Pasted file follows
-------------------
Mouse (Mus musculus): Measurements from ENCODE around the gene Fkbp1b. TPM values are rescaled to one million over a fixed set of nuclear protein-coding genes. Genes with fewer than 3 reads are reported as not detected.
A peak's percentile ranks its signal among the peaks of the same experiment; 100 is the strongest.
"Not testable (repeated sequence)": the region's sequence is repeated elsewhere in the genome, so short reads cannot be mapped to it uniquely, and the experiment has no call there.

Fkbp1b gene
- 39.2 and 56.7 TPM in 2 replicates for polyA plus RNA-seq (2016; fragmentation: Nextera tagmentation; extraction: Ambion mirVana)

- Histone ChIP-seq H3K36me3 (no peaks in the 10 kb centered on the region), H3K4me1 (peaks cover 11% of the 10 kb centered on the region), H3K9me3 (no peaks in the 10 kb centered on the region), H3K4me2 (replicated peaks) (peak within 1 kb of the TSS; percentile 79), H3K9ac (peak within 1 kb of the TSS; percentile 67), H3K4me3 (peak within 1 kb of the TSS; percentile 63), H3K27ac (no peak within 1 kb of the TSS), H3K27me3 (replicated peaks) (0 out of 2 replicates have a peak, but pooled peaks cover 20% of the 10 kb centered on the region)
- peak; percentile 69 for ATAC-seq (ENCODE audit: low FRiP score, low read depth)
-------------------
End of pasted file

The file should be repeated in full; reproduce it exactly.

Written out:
Mouse (Mus musculus): Measurements from ENCODE around the gene Fkbp1b. TPM values are rescaled to one million over a fixed set of nuclear protein-coding genes. Genes with fewer than 3 reads are reported as not detected.
A peak's percentile ranks its signal among the peaks of the same experiment; 100 is the strongest.
"Not testable (repeated sequence)": the region's sequence is repeated elsewhere in the genome, so short reads cannot be mapped to it uniquely, and the experiment has no call there.

Fkbp1b gene
- 39.2 and 56.7 TPM in 2 replicates for polyA plus RNA-seq (2016; fragmentation: Nextera tagmentation; extraction: Ambion mirVana)

- Histone ChIP-seq H3K36me3 (no peaks in the 10 kb centered on the region), H3K4me1 (peaks cover 11% of the 10 kb centered on the region), H3K9me3 (no peaks in the 10 kb centered on the region), H3K4me2 (replicated peaks) (peak within 1 kb of the TSS; percentile 79), H3K9ac (peak within 1 kb of the TSS; percentile 67), H3K4me3 (peak within 1 kb of the TSS; percentile 63), H3K27ac (no peak within 1 kb of the TSS), H3K27me3 (replicated peaks) (0 out of 2 replicates have a peak, but pooled peaks cover 20% of the 10 kb centered on the region)
- peak; percentile 69 for ATAC-seq (ENCODE audit: low FRiP score, low read depth)